Plant_Fountain Grass

Fountain Grass

(Pennisetum setaceum)

This perennial bunchgrass grows up to 3-feet high and has long, slender green leaves and purple to white feathery spikes. Fountain Grass is a highly aggressive, fire - adapted species that crowds out native plants and spreads quickly. Fountain Grass has been used in landscaping. Native ornamental grasses should be used instead of Fountain Grass. Alternatives: Purple Threeawn, Arizona Cotton Top or Bull Grass.


Plant_Starthistle

Malta Starthistle

(Centaurea melitensis)

This erect, winter annual grows up to 2-feet tall and in dense stands. It has grayish-green foliage and yellow, thistle-like flowers with sharp spines of a purplish or brown color that appear in May and June. Malta Starthistle aggressively competes for space with native species and reduces wildlife habitat and food.


Plant_Saharan Mustard

Saharan Mustard

(Brassica tournefortii)

This annual, spring herb forms rosettes 6- to 12-inches in diameter. Leaves vary in size and have tiny bristles on the undersides. Small pale-yellow flowers appear from January to April or May. Tiny reddish seeds are formed in narrow pods. Saharan Mustard can grow in large stands, creating barriers to normal wildlife movement when plants are alive. As desert temperatures rise, parts of the plant die and increase wildfire fuel loads dramatically.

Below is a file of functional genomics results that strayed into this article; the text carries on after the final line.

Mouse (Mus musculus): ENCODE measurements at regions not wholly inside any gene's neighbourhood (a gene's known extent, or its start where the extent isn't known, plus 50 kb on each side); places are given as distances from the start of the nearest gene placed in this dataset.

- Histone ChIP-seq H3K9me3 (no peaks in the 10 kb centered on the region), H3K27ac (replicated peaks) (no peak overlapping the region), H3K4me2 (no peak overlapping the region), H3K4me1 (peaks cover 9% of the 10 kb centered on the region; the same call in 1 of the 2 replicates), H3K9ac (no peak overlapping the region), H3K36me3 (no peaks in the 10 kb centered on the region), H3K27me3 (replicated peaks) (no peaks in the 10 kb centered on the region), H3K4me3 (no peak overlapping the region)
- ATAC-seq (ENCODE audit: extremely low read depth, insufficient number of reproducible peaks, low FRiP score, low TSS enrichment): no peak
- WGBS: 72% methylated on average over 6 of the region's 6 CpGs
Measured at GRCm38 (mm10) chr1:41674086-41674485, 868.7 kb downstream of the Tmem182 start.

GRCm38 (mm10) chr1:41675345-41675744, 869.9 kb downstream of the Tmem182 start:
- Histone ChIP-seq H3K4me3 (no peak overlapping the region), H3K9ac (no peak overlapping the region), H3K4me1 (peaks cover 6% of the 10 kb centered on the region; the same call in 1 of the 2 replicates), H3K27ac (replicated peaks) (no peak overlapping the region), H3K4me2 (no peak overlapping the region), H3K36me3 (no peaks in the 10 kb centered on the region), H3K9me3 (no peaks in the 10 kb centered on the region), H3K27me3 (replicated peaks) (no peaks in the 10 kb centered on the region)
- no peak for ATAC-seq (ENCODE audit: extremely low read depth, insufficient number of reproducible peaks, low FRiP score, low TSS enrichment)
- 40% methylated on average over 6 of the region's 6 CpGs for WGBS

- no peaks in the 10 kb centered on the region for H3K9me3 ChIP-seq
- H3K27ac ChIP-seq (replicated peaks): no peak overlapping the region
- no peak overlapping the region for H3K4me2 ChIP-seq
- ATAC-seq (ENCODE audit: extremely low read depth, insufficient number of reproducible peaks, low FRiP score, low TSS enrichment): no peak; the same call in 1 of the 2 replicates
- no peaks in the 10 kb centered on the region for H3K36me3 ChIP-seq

Plant_Bermuda Grass

Bermuda Grass

(Cynodon dactylon)

This perennial grass is common to many lawns in southern regions and grows well in our hot, desert climate. It is the most common summer lawn choice in the desert southwest. Bermuda Grass competes with native plants and invades disturbed areas. It is a leading cause of hay fever in the Sonoran Desert.



Plant_Globe Chamomile

Globe Chamomile

(Oncosiphon piluliferum)

Globe Chamomile sprouts and grows from late November until the end of January. It begins to flower in early January and quickly begins seed setting by early February. The seeds are very light and easily transported by wind and vehicle traffic. In years of sufficient winter moisture, Globe Chamomile can expand up to three generations between November and the end of April, resulting in a prodigious production of plants and seeds in a short period of time. It is easily recognized by its dark green "carrot like" leaves and unique rounded flowers. The leaves have a pungent odor!